How does the doctor diagnose benign prostate hyperplasia? - Patients will be asked about their symptoms and may also be asked to fill out a symptom questionnaire to let the doctor know the nature of the symptoms and how troublesome they are.
Who is associated with benign prostatic hyperplasia? - Age is the major risk factor. A family history of BPH appears to increase a man's chance of developing the condition. Diabetes, in any case, worsens urinary tract symptoms in men with BPH.
How is benign prostate hyperplasia treated? - Treatment for benign prostatic hyperplasia (BPH) focuses on reducing your symptoms. Treatment is based on how severe your symptoms are, how much they bother you, and whether complications are present.
What're lifestyle measures for managing benign prostate hyperplasia? - Certain lifestyle changes can help relieve symptoms and are particularly important for men who choose to avoid surgery or drug therapy. Men with BPH should avoid, if possible, the many medications for colds and allergy that contain decongestants, such as pseudoephedrine (Sudafed).
What kinds of medicines are used for benign prostatic hyperplasia (BPH) treatment? - Alpha-blockers relax smooth muscles, especially in the urinary tract and prostate. They include terazosin (Hytrin), doxazosin (Cardura), tamsulosin (Flomax), and alfuzosin (Xatral). 5-alpha-reductate inhibitors are a group of anti-androgens. In other words, they block male hormones, particularly dihydrotestosterone.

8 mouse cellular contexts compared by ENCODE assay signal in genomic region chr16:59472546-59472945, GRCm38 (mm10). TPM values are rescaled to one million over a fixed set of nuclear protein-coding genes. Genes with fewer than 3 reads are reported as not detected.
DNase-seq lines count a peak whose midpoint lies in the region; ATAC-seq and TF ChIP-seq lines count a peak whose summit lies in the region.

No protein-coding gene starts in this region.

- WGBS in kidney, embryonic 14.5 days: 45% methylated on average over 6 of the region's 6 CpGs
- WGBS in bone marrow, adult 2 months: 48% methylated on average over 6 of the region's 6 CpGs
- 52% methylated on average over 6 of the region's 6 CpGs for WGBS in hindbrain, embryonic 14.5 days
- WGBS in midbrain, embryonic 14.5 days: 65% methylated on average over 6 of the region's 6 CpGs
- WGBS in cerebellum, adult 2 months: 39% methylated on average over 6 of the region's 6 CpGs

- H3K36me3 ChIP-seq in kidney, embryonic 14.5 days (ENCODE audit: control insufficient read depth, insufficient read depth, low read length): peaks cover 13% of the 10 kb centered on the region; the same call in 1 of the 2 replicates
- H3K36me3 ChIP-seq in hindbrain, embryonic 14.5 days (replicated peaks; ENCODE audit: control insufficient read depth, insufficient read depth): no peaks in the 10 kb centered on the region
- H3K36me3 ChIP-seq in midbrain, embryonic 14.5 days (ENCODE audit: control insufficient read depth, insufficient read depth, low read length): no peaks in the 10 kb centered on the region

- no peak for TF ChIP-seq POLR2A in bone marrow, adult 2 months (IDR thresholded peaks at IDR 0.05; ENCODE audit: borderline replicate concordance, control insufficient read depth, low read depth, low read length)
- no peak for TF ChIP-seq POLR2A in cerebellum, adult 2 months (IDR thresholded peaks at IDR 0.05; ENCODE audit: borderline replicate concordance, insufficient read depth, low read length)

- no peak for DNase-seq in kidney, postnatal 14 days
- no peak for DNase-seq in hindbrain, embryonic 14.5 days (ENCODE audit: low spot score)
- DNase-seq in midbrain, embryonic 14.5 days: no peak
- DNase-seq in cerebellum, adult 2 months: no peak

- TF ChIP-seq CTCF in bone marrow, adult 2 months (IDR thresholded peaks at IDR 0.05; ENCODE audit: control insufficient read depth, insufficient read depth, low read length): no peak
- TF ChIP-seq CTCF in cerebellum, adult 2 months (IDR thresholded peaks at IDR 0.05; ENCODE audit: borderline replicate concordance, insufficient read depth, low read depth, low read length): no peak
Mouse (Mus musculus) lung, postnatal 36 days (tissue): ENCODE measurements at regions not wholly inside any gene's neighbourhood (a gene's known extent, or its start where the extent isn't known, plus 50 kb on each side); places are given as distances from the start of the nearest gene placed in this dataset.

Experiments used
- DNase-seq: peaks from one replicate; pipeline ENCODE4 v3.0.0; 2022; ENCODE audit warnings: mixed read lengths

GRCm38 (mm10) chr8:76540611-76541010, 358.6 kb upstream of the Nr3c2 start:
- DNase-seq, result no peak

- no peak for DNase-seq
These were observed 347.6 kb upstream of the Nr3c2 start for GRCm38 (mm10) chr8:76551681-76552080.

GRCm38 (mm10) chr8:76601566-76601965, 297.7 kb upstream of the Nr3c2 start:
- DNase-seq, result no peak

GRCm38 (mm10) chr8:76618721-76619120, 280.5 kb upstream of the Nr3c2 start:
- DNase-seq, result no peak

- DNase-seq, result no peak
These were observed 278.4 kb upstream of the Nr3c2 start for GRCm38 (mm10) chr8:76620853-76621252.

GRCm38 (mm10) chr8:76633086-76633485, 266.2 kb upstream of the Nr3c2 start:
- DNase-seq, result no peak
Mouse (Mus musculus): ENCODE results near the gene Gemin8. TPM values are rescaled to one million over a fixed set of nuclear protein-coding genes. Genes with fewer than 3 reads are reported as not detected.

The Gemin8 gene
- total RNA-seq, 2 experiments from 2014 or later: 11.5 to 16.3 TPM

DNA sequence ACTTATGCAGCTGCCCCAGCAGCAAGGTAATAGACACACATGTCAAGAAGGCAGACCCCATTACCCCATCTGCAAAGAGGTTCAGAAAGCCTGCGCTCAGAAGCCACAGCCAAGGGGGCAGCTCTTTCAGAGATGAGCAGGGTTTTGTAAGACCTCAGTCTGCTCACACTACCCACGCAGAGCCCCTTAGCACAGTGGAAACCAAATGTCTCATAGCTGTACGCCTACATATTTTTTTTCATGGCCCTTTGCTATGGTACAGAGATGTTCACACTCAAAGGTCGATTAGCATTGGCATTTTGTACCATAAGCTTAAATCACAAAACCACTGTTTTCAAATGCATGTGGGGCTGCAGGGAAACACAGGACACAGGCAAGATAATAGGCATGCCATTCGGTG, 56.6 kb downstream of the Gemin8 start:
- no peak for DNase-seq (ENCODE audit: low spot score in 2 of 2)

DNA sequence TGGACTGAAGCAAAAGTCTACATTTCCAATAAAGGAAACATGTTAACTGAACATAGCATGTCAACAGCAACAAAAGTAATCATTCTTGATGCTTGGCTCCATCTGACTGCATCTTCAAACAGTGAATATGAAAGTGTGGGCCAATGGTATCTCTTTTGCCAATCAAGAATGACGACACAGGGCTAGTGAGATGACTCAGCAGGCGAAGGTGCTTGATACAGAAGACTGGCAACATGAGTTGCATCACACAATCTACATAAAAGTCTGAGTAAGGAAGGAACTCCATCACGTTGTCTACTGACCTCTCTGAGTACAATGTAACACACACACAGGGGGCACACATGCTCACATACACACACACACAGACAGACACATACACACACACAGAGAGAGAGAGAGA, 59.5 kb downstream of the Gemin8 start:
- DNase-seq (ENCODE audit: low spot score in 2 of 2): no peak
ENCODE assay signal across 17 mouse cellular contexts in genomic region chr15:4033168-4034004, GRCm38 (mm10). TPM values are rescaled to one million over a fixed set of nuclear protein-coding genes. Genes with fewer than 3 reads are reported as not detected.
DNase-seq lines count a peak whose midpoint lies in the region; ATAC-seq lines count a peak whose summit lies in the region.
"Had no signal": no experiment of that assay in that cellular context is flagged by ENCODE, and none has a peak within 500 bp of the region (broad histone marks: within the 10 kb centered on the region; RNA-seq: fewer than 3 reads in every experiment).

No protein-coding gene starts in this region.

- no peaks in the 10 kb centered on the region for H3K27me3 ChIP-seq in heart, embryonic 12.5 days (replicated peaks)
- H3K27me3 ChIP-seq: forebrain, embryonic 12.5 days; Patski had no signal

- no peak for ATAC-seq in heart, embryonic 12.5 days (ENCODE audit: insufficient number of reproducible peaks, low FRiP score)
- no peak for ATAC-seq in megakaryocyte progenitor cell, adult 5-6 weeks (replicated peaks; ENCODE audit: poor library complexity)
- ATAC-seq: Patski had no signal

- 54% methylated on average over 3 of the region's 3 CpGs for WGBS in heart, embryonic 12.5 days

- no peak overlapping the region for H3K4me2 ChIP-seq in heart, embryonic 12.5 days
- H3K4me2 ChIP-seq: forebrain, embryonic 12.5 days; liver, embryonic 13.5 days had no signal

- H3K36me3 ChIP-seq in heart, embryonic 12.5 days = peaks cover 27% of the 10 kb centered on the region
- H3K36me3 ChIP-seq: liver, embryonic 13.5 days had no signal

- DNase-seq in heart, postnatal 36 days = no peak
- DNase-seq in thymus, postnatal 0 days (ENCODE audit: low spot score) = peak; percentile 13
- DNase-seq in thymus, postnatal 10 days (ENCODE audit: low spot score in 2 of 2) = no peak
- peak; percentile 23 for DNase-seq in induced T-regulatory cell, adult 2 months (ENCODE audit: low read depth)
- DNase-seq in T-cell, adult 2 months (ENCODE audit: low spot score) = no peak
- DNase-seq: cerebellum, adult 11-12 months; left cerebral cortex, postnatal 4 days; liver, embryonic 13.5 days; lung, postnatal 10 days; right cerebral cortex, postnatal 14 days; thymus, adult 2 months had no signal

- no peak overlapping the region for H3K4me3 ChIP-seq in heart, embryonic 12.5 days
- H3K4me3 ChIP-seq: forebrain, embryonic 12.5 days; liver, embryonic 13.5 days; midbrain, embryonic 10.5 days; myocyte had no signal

What are alternative medicines for benign prostatic hyperplasia (BPH) treatment? - Some herbal medicines may be helpful, but no one should take any herbal medication or attempt to treat BPH without first consulting a physician.
What kind of surgery is available for benign prostatic hyperplasia (BPH) treatment? - An operation on the prostate will involve the removal of parts of the enlarged tissue. The most effective surgical procedures, transurethral resection of the prostate (TURP) and open prostatectomy, are also the most invasive.
Are there other more gentle surgical treatments for benign prostatic hyperplasia (BPH)? - Microwave thermotherapy reduces the size of the prostate by causing cells in the centre of the prostate to die. Another endoscopic treatment, in which part of the prostate tissue is removed with laser energy.
How to choose between treatment and watchful waiting for benign prostatic hyperplasia (BPH)? - The choice between watchful waiting and treatment usually depends on a number of factors, such as urine flow rates, prostate size, and PSA levels.
How to decide between surgery and medication for benign prostatic hyperplasia (BPH)? - If a man opts for treatment, there are a number of choices. Medications are the best choice for patients with mild symptoms who decide to have their condition treated. Men with moderate to severe symptoms still have good choices among drugs and surgeries.